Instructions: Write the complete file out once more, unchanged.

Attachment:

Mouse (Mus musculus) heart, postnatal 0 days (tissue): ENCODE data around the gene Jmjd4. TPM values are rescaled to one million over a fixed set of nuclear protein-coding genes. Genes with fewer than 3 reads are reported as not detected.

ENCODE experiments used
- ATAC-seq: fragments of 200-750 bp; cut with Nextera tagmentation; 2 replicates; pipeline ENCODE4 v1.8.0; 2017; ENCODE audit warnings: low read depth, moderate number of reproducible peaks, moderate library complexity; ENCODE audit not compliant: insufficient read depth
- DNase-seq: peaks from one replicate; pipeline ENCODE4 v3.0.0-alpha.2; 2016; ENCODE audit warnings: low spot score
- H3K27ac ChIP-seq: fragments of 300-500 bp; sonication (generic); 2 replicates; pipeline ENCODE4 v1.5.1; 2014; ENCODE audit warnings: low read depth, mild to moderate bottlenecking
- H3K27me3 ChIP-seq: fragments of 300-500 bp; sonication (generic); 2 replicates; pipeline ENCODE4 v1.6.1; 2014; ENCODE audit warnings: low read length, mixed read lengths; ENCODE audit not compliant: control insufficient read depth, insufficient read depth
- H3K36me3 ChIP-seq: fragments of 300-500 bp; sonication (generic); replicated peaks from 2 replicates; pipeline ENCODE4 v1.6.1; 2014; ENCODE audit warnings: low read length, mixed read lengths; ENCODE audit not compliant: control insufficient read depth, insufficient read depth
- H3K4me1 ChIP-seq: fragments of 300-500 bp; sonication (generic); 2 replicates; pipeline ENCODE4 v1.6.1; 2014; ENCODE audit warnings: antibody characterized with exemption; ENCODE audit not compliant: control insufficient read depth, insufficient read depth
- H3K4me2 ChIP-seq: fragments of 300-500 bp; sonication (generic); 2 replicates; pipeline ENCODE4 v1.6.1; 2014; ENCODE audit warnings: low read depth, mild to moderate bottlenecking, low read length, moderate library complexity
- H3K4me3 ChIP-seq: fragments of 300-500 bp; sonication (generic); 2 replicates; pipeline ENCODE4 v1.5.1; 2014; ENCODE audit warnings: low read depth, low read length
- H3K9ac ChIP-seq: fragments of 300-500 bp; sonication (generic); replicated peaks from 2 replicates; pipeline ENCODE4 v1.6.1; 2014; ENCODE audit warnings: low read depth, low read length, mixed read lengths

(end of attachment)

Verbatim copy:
Mouse (Mus musculus) heart, postnatal 0 days (tissue): ENCODE data around the gene Jmjd4. TPM values are rescaled to one million over a fixed set of nuclear protein-coding genes. Genes with fewer than 3 reads are reported as not detected.

ENCODE experiments used
- ATAC-seq: fragments of 200-750 bp; cut with Nextera tagmentation; 2 replicates; pipeline ENCODE4 v1.8.0; 2017; ENCODE audit warnings: low read depth, moderate number of reproducible peaks, moderate library complexity; ENCODE audit not compliant: insufficient read depth
- DNase-seq: peaks from one replicate; pipeline ENCODE4 v3.0.0-alpha.2; 2016; ENCODE audit warnings: low spot score
- H3K27ac ChIP-seq: fragments of 300-500 bp; sonication (generic); 2 replicates; pipeline ENCODE4 v1.5.1; 2014; ENCODE audit warnings: low read depth, mild to moderate bottlenecking
- H3K27me3 ChIP-seq: fragments of 300-500 bp; sonication (generic); 2 replicates; pipeline ENCODE4 v1.6.1; 2014; ENCODE audit warnings: low read length, mixed read lengths; ENCODE audit not compliant: control insufficient read depth, insufficient read depth
- H3K36me3 ChIP-seq: fragments of 300-500 bp; sonication (generic); replicated peaks from 2 replicates; pipeline ENCODE4 v1.6.1; 2014; ENCODE audit warnings: low read length, mixed read lengths; ENCODE audit not compliant: control insufficient read depth, insufficient read depth
- H3K4me1 ChIP-seq: fragments of 300-500 bp; sonication (generic); 2 replicates; pipeline ENCODE4 v1.6.1; 2014; ENCODE audit warnings: antibody characterized with exemption; ENCODE audit not compliant: control insufficient read depth, insufficient read depth
- H3K4me2 ChIP-seq: fragments of 300-500 bp; sonication (generic); 2 replicates; pipeline ENCODE4 v1.6.1; 2014; ENCODE audit warnings: low read depth, mild to moderate bottlenecking, low read length, moderate library complexity
- H3K4me3 ChIP-seq: fragments of 300-500 bp; sonication (generic); 2 replicates; pipeline ENCODE4 v1.5.1; 2014; ENCODE audit warnings: low read depth, low read length
- H3K9ac ChIP-seq: fragments of 300-500 bp; sonication (generic); replicated peaks from 2 replicates; pipeline ENCODE4 v1.6.1; 2014; ENCODE audit warnings: low read depth, low read length, mixed read lengths